Powell works at the Los Angeles-based research and design firm Shook Kelley, helping markets sharpen their skills and define themselves: to tell their story.

“I think, in the past, it had become acceptable to say ‘We’re just running a grocery store. This is a big business operation and we happen to be selling food,’” Powell says. “I don’t think that’s acceptable, anymore. I think people want to believe that you have some kind of passion for food.”

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Business, Culture

After A&P: You are where you shop

Two-year-old Alexandra Chang holds on to blueberry waffles, her favorite breakfast choice, as her babysitter Taeko Reilly of Chappaqua, shops for bread at DeCicco & Sons in Armonk. Photo by Tania Savayan/lohud

These changes are more than real-estate transactions. They highlight the relationship shoppers have with their supermarkets

Chestnut Ridge’s Cathy Murphy thought she was in her supermarket, but she was wrong.

“I knew something was happening with A&P, but I didn’t even realize when I walked in that it was a different store,” she said. “Then I saw they didn’t have the self-checkout and I was like, ‘What is going on?’”

What was going on was that Murphy’s A&P, just across the New Jersey line in Woodcliff Lake, had become an Acme supermarket last month without her noticing. And Acme doesn’t use self-checkout aisles.

Gone was her A&P’s growing selection of organic food to which Murphy had become accustomed, in aisles she had navigated for nearly a decade. Things weren’t where they used to be.

What is going on across the Lower Hudson Valley is a dizzying and seismic shift in the local supermarket landscape, as dozens of bankrupt A&P stores have changed hands seemingly overnight to become Key Foods or Acmes or, in at least one high-profile case in Yonkers, a grocery-selling CVS.

These changes are more than real-estate transactions. They bring to light the primal and personal relationship shoppers have with their supermarkets.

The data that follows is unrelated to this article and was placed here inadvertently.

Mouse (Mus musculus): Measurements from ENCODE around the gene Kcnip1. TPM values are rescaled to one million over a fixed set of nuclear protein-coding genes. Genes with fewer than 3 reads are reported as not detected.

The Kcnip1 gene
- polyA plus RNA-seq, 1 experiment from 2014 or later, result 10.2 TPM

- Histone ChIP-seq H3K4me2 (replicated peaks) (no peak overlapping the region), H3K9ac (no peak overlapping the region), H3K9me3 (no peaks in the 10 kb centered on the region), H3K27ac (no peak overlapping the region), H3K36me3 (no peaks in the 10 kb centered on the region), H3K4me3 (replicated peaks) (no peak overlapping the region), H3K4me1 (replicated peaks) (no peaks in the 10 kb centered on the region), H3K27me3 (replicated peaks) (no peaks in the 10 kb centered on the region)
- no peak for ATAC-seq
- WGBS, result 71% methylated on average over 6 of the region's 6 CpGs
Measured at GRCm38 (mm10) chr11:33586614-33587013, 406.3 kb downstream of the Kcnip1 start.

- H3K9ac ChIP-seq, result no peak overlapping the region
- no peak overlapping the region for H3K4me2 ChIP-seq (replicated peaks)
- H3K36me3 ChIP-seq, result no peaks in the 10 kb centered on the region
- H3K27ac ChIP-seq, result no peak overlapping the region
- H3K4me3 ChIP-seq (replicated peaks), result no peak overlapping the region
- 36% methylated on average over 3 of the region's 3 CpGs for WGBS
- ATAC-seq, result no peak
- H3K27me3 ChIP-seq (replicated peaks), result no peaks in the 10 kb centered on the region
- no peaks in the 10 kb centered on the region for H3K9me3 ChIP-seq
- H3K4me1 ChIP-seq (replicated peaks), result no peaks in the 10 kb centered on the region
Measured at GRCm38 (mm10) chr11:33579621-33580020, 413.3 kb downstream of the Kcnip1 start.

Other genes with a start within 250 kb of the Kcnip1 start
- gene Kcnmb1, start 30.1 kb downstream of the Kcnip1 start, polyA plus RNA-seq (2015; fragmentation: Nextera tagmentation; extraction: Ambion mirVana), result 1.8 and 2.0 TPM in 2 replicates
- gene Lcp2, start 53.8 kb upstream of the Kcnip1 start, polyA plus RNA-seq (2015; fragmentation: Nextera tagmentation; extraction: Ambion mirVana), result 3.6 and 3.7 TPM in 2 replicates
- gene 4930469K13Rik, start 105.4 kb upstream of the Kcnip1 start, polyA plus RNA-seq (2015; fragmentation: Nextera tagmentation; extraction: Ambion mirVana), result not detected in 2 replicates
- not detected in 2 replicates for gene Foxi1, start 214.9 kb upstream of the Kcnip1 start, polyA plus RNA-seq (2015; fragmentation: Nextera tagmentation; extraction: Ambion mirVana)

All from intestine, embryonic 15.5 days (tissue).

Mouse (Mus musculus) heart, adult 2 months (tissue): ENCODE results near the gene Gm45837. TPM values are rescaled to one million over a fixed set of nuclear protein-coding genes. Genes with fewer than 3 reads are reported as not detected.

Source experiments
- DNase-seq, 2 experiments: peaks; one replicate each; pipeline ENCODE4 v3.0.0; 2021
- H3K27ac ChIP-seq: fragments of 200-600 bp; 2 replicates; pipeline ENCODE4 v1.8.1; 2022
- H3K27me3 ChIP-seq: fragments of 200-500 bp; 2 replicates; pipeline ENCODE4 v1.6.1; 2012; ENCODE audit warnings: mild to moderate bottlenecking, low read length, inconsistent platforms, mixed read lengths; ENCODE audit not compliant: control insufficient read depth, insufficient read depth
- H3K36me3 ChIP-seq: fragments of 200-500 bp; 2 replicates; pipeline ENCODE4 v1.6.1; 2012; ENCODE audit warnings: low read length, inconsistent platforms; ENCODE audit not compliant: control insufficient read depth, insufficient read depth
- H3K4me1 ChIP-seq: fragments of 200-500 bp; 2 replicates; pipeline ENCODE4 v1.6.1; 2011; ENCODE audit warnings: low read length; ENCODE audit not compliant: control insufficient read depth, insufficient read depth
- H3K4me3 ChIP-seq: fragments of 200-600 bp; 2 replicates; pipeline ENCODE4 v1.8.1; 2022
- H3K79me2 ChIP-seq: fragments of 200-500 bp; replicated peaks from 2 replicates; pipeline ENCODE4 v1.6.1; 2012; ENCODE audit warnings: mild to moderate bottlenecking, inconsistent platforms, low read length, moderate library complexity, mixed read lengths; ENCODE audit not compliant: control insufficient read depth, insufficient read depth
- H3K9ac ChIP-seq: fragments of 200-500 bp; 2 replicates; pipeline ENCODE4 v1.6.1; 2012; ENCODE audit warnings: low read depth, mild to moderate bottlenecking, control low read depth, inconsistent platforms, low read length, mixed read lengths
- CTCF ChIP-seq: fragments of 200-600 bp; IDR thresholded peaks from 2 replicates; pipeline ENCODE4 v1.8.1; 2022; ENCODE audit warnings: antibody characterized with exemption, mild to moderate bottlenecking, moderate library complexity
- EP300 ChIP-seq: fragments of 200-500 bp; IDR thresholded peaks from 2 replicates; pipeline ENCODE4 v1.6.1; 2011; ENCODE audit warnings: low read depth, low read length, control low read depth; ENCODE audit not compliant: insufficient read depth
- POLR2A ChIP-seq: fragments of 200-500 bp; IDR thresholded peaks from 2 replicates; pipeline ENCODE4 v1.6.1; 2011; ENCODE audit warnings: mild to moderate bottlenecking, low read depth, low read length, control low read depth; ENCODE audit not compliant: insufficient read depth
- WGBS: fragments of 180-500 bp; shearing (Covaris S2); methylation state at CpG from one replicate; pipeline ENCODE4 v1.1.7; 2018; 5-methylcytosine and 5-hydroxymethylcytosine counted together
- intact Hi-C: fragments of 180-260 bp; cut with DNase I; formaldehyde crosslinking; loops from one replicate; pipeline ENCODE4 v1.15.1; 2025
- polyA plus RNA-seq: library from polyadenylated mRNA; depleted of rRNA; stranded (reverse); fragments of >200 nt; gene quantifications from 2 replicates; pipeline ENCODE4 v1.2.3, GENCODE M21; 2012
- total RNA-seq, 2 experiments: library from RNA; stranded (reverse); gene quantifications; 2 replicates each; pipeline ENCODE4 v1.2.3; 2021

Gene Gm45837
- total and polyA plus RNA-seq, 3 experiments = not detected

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Business, Culture

Cult followings


Wegmans’ floral department in Rochester. Photo by Jamie Germano/Rochester Democrat and Chronicle

Rabid fans of Trader Joe’s and Wegmans flock to their favorite stores

Mention their name in the right company and you’ll trigger wistful, faraway looks or breathless salivation: Wegmans and Trader Joe’s.

“I love Wegmans!” says Karen Parish of Pound Ridge. “My daughter goes to Cornell and she’s bringing me something back from Wegmans when she comes back from school. They have a stir-fry sauce that is unbelievable! I told her to bring me back three bottles. I called her and said, ‘Don’t forget to go to Wegmans!’”

When Parish heard the A&P in Mount Kisco was closing, she hoped it would become a Wegmans. (Turns out, it was sold to the highest bidder, Stop&Shop, for $25 million, the most lucrative sale in the bankrupty liquidation.)

“Their food is unbelievable, so fresh. I sometimes shop at Fairway in Stamford because I live on the border. But it’s no Wegmans.”

Meanwhile, Trader Joe’s inspires people to drive long distances to stock up on supplies of frozen and packaged goods.

While Wegmans stores are huge and Trader Joe’s are deliberately smaller, both supermarket chains have avid, some might say rabid, fan bases who crave a store in their neighborhood.